The color choices, according to Linda, need to complement the color of the wood. We found yellows worked well with the natural yellow tones of the unstained wood. Natural fibers worked well with the wood. For example, the sisal look carpeting (which is made of wool and is softer and more comfortable for bare feet), wood look on the floors, and the wicker, rattan and painted or natural wood furniture complement the wood in the house.

An extension of the natural motif is continued with grasses, cattails, and other simple “plantings” in the urns and vases about the house. Very often more is less, and these decorations are a good case in point.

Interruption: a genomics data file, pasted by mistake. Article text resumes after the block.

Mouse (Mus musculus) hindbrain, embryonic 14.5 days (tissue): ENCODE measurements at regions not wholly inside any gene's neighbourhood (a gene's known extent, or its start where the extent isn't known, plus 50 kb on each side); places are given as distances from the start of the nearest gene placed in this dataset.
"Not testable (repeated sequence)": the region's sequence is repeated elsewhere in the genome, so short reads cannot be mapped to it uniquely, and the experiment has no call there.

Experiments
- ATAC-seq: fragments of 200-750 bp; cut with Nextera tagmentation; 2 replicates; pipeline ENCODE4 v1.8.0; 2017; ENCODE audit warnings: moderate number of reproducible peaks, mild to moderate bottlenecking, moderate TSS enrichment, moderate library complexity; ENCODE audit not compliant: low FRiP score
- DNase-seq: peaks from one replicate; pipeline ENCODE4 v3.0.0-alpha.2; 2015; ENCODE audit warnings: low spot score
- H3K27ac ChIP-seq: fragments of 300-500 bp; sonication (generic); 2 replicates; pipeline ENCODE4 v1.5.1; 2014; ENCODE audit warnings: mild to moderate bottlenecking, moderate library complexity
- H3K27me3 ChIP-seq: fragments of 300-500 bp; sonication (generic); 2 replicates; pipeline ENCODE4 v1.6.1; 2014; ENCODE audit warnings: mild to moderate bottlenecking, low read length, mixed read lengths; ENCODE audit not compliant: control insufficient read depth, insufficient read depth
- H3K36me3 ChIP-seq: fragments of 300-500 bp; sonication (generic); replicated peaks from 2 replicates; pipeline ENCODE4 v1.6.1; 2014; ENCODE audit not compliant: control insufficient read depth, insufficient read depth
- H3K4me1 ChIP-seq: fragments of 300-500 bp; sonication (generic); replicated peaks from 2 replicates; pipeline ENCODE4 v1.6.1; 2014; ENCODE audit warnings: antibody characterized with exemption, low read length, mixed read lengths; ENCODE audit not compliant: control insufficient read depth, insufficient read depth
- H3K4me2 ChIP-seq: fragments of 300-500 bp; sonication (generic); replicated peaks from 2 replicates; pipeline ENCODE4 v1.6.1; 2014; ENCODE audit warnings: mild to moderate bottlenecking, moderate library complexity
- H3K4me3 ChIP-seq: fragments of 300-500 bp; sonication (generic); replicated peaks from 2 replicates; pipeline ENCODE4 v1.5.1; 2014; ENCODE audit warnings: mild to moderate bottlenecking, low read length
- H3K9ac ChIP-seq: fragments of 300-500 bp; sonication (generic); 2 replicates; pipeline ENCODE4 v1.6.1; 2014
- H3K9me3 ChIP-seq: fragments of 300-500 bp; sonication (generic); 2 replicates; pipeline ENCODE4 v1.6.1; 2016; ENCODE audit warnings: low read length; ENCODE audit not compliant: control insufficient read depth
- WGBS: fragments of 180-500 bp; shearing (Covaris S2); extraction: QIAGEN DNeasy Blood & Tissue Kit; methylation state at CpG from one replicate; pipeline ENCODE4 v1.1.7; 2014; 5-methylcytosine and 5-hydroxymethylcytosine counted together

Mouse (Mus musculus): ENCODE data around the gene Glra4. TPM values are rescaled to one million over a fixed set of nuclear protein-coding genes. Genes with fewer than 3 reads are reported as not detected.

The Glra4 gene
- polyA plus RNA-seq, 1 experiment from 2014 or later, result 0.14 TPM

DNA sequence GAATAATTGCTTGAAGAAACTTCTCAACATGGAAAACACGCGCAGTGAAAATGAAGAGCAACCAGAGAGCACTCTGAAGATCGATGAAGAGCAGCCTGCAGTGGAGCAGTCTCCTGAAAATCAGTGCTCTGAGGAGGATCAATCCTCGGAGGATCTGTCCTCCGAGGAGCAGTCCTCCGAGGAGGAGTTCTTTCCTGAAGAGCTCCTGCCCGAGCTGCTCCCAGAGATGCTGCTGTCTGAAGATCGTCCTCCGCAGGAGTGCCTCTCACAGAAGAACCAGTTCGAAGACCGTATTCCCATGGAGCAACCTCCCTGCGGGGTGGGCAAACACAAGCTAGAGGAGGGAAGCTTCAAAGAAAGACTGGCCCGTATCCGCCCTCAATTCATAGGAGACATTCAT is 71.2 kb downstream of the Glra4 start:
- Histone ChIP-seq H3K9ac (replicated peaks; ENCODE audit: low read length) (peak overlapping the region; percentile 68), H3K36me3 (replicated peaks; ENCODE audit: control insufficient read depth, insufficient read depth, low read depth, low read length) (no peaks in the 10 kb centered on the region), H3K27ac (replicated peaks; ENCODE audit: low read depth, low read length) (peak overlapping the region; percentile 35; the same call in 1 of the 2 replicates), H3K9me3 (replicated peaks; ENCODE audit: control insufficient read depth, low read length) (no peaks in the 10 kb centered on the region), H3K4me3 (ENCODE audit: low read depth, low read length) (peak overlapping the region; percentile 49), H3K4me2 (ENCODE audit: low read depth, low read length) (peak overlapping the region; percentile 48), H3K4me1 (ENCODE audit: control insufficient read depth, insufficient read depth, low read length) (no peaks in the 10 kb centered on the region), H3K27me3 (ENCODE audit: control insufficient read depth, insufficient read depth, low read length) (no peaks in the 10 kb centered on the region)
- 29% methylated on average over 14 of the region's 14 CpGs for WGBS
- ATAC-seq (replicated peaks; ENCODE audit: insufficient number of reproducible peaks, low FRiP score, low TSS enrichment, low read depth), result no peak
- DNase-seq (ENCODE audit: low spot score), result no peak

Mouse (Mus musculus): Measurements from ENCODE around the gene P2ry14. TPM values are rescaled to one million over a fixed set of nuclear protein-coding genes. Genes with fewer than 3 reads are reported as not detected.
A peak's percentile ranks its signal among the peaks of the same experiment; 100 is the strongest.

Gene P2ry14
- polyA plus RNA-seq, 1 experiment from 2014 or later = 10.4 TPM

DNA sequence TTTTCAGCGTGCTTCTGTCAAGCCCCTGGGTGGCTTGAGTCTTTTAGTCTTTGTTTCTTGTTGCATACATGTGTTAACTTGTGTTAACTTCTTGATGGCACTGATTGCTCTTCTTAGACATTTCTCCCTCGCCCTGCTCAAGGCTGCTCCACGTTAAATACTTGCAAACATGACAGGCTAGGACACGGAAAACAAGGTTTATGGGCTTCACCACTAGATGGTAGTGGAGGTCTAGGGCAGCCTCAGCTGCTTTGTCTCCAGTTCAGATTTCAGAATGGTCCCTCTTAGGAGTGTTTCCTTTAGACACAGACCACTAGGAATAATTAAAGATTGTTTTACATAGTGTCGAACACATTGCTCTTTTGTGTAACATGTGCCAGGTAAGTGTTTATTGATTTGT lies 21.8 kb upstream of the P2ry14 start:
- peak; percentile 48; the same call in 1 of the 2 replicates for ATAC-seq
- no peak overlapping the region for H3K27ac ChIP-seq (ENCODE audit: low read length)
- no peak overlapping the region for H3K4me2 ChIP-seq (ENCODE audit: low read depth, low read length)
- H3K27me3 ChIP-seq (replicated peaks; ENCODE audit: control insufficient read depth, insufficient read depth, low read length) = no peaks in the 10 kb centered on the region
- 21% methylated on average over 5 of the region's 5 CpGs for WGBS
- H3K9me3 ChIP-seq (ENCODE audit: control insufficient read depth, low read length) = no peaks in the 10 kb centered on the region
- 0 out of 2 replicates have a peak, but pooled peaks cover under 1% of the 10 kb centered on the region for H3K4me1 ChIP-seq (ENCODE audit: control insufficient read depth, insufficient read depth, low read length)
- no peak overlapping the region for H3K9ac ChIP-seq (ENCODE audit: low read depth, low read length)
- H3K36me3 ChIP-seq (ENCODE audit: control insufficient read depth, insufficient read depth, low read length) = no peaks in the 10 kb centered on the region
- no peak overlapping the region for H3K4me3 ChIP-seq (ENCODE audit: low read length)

Overall we kept our options open, and had fun... and you can too.

Design Ideas You Can Learn From This Home

  • To bring out the beauty and warmth of natural wood posts and beams, contrasting colors and textures are needed.
     
  • Fewer large pieces of furniture are easier to work with and accent open spaces such as rooms with cathedral ceilings.
     
  • Just as big pieces of furniture work better in expansive areas, big pieces of artwork look better on large walls. Smaller art objects should be saved for more intimate areas, such as bathrooms and hallways. Visually, larger pieces make a large wall come alive without clutter. By making large prints, paintings, and tapestries the focus, you can more easily coordinate furniture with the colors in the artwork. The result: an overall total look for your living space.